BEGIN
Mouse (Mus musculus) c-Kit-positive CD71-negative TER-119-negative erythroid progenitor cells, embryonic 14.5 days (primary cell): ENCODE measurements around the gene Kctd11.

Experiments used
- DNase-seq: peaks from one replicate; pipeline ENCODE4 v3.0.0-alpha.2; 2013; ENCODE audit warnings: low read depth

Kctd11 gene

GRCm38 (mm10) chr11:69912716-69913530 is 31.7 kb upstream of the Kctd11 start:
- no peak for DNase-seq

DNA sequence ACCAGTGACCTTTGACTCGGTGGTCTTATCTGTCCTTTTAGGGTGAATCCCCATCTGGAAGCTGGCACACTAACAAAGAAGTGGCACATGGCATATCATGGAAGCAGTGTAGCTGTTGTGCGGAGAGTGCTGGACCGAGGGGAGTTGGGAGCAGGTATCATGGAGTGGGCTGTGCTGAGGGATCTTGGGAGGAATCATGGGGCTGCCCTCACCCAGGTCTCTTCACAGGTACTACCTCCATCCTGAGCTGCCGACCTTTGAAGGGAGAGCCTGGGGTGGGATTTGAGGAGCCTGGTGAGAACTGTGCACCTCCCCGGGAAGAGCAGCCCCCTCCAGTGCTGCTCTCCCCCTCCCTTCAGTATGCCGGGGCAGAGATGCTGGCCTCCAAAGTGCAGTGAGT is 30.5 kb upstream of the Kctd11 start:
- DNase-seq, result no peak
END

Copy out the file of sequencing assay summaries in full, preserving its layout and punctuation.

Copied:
Mouse (Mus musculus) c-Kit-positive CD71-negative TER-119-negative erythroid progenitor cells, embryonic 14.5 days (primary cell): ENCODE measurements around the gene Kctd11.

Experiments used
- DNase-seq: peaks from one replicate; pipeline ENCODE4 v3.0.0-alpha.2; 2013; ENCODE audit warnings: low read depth

Kctd11 gene

GRCm38 (mm10) chr11:69912716-69913530 is 31.7 kb upstream of the Kctd11 start:
- no peak for DNase-seq

DNA sequence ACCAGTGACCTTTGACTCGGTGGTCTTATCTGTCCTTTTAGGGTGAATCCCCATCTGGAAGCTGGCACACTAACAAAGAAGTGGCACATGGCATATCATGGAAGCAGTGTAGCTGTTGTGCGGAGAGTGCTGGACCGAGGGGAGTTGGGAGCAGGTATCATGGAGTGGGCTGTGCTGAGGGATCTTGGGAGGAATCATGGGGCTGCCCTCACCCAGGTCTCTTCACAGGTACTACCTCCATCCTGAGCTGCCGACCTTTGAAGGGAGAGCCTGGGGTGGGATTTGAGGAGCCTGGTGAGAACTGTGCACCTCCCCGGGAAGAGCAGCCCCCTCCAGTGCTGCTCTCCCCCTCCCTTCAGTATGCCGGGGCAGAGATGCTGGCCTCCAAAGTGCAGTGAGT is 30.5 kb upstream of the Kctd11 start:
- DNase-seq, result no peak